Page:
Mental Health & Neurology

Post-Doctoral Fellowships

United States

Supporting young people's mental health during the transition to work

Today’s young workforce will have a very different experience of entering the labor market than that of previous generations with later entry and a more uncertain working environment - including less job security and fewer job protections.
It has been suggested that working conditions contribute to a high burden of mental health problems in young people. However, there is little research on associations between work experiences and mental health in young people (i.e., those between 18 and 30 years old), who are making the transition from education into the workforce. Such research is important since mental health problems during the transition to work can severely disrupt early working life.

Dr Jasmin Wertz from Duke University (US) aims at examining youth’s transition to work. “Mental health problems are common and place an enormous burden on individuals and society, but we still lack the knowledge to effectively prevent them”, she says. “I am studying factors that contribute to the development of mental health problems in young people, because most mental health problems have their first onset before young adulthood”. With her project, she proposes to use datasets from the UK, Germany and New Zealand to generate new knowledge about how young people’s personal characteristics, upbringing and work experiences shape their mental health during the transition to work. First, she will test whether young people's precarious work experiences are associated with mental health markers of stress - such as depression, anxiety and substance use - and biological markers of stress such as inflammation and poor sleep. Second, she will test which young workers are particularly vulnerable to experiencing poor mental health during the transition from education into work, by screening associations between their pre-existing mental health problems, work-related expectations, aspirations and values, other stressful life circumstances they experience outside of work, social media use, and  their mental health problems. Third, she will investigate how families and schools can help build work-stress resilience before young adults enter the workforce, by examining effects of young people’s upbringing and school experiences on their mental health.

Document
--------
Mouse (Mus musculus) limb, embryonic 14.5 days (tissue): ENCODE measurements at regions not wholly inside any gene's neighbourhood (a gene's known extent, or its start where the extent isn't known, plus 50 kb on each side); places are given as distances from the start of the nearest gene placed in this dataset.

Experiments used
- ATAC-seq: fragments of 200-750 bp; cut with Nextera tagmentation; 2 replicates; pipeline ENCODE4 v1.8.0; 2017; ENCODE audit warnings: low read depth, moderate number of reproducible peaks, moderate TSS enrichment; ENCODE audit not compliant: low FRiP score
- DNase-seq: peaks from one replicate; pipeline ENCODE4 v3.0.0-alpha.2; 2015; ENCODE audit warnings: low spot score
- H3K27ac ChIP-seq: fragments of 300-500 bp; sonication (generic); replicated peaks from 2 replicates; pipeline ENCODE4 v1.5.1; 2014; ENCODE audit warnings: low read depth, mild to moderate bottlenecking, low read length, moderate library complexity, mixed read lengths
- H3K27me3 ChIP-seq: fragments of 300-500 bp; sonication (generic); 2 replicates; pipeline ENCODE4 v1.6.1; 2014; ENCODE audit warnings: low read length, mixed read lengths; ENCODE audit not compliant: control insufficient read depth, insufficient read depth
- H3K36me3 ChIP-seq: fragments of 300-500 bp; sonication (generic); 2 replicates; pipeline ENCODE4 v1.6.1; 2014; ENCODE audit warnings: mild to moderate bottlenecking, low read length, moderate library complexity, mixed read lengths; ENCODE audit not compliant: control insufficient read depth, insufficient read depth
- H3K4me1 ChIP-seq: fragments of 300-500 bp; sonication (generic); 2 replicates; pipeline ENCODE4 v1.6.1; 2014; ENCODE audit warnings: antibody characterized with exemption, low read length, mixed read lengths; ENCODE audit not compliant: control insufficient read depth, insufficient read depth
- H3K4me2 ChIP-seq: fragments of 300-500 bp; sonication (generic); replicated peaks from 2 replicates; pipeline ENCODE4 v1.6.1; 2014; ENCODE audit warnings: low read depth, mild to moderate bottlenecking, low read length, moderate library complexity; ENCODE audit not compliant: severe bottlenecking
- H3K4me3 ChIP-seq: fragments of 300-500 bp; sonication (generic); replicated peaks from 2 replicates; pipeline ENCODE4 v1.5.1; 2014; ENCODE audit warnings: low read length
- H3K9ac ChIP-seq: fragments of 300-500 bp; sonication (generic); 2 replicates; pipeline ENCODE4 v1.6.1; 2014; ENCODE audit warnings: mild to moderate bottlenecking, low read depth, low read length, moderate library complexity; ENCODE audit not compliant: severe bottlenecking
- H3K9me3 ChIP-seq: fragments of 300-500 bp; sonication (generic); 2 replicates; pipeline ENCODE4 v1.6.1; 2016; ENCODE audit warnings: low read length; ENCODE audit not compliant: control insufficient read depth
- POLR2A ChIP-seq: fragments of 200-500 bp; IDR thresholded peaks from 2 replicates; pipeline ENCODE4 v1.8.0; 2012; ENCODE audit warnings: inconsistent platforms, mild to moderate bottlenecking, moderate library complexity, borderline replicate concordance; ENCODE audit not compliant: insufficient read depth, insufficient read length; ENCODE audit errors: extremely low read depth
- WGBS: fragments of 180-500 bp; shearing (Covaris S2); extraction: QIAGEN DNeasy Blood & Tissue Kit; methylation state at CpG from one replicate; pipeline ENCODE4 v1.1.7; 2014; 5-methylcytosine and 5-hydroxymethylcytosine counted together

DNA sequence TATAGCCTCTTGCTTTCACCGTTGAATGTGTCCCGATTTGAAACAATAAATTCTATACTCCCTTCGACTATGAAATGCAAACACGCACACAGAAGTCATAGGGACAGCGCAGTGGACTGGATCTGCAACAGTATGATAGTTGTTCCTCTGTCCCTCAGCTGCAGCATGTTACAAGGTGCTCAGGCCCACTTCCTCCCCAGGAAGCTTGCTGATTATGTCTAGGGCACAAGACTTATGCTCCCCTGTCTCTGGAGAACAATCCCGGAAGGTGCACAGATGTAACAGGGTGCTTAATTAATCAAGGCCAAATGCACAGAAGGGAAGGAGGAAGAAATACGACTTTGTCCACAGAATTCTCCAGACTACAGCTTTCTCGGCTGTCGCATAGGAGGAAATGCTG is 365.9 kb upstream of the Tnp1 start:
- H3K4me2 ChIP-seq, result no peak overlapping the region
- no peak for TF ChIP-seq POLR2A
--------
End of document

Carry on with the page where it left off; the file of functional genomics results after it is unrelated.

Ultimately the goal of Dr Wertz’s research is to inform interventions ranging from employer initiatives aimed at reducing and improving mental health problems at work to public policymaking for the improvement youth’s mental health.



Duke University


United States



ORCID Open Researcher and Contributor ID, a unique and persistent identifier to researchers